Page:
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Value Your Resources Part 3: A Look at Social Security

Value Your Resources Part 3: A Look at Social Security

October 20, 2022

Hopefully, what I have managed to do in Parts I and II of this discussion is define pretty clearly the importance of having the right perspective on the facts, figures, and concepts surrounding the performance of financial resources. Up to this point, I’ve obviously kept the focus on investments, but the concepts that we’ve discussed are certainly applicable to other financial resources. In particular, one resource where these notions are applicable is Social Security.


Chances are that you have, or someone you know has, debated the merits of electing the retirement benefit from Social Security at different times. For those who are unfamiliar, the Social Security retirement benefit is available to be elected between ages 62 and 70. My experience tells me that most folks look at the amount to be received from Social Security at age 62 as the base benefit, so to speak. In other words, that’s the amount that later amounts are based upon—unfortunately, this is incorrect.


In reality, the benefit amount upon which all of the other amounts are based is the amount available at a person’s Full Retirement Age (FRA). The FRA varies, depending upon a person’s date of birth, but generally speaking, it falls around ages 66-67. We won’t get further into the details of that, here, but what is important to know is that the amounts available prior to FRA are reduced via penalty, about 5%-6% for every year prior to FRA. Similarly, amounts available after FRA reflect a guaranteed growth rate of 8% per year.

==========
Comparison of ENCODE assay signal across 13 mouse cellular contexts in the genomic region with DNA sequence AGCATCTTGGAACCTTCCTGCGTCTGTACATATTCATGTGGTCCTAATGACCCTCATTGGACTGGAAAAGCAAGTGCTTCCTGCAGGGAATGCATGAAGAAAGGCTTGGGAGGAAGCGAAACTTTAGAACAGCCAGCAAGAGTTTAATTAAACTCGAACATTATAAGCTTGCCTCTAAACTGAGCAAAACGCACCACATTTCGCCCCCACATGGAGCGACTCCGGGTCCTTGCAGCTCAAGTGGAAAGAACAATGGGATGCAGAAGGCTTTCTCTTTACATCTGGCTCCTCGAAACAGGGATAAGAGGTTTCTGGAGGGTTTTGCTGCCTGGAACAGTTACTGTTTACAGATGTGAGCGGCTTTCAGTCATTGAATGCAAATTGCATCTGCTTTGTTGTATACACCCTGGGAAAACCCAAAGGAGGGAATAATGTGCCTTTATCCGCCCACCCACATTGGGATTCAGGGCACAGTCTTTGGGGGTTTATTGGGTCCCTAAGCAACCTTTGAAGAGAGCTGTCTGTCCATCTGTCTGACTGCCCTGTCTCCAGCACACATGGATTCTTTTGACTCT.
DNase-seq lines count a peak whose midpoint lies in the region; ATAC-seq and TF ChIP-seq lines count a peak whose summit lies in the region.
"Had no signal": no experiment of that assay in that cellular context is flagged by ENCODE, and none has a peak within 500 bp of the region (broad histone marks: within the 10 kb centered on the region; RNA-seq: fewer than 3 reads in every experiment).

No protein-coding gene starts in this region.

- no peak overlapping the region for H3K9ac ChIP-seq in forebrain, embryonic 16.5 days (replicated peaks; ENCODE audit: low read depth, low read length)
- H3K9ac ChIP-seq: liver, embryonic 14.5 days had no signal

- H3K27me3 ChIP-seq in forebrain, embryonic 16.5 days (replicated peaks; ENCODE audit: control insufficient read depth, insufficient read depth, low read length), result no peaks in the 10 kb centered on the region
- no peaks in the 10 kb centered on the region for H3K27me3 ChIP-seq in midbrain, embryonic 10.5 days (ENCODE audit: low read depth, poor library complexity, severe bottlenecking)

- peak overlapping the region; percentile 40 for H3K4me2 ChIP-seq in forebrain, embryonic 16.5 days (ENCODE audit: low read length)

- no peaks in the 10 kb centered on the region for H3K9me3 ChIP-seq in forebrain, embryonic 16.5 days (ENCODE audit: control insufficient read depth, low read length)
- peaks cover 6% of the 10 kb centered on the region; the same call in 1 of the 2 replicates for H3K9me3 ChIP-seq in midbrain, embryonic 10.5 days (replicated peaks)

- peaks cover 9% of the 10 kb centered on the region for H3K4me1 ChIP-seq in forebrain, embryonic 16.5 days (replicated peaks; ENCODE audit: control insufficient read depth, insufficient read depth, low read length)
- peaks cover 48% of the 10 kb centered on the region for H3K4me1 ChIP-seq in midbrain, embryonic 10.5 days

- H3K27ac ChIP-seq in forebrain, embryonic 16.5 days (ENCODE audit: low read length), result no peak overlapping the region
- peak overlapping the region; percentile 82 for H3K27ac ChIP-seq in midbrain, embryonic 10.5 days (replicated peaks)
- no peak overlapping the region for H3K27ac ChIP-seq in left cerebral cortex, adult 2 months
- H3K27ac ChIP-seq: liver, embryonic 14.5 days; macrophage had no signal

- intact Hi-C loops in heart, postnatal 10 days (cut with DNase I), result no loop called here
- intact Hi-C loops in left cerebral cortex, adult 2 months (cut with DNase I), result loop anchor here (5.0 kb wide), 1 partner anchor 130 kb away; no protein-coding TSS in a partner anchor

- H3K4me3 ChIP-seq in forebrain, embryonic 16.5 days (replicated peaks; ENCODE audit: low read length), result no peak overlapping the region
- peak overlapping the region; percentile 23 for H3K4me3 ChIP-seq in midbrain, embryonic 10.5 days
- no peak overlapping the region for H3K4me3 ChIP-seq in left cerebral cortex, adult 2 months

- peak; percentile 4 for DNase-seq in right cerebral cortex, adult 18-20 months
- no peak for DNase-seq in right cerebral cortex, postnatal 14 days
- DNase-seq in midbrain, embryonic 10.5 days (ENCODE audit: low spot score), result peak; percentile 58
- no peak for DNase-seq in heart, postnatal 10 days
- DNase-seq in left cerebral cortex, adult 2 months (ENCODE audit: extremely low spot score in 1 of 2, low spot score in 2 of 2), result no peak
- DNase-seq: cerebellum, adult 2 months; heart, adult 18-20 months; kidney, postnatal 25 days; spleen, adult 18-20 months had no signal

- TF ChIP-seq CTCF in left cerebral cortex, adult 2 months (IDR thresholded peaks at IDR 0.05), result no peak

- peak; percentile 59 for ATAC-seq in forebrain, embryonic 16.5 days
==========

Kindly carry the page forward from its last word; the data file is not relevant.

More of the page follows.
With that being the case, it should stand out how important the timing of electing benefits is. At a minimum, what we can absolutely say that would stress the importance of the decision is that once it is made, it’s done. Granted, there is a provision that allows someone to change his/her mind relatively soon after making an election, but beyond that, there is no going back.


Hand-in-hand with that is the simple notion that Social Security is there to do one thing: provide you with a monthly check. I emphasize this because it’s not like you can go back to the well for more if what you are receiving is not enough. In other words, if a major expense comes along, or if prices rise substantially, you have what you have from Social Security, and that’s it.

Social Security vs. Investment Accounts

 Another important factor to consider when it comes to Social Security is the type of income source that it is, which we’ve basically already defined. Fundamentally, there are two types of income sources that folks rely upon in retirement: fixed and variable. You might be able to use your powers of deduction to arrive at this conclusion, yourself, but a fixed income source is guaranteed to be consistent and level. This simply means that whatever amount is provided by the fixed source is both a minimum and a maximum.


Conversely, a variable income source, like an investment account, can, and most likely will, ebb and flow over time—the extent to which it varies is obviously driven by markets. The reason why the fixed nature of Social Security benefits is important is highlighted by the inflexibility described above, but also because of the fact that the way to maximize your benefits for your plan is to properly balance the election of your fixed benefit against the variability of your market-driven sources.

In other words, it’s not a simple matter of collecting as early as possible to get as much as you can from the government (it’s your tax money anyway) or waiting until age 70 when the benefit is the greatest amount.


In this video, I talk about the analysis that we use in financial planning to evaluate decisions. I will let the video explain the details, but the important point to grasp, here, is that the analysis we perform produces a probability of success, which is nothing more than a percentage reflecting the chance for your plan to result in success. The fact that a percentage is involved reflects the fact that there is variability at play, as we’ve discussed. If there weren’t, then it would be a simple pass-fail evaluation. It’s not, though, and that is precisely because folks have variable sources of income.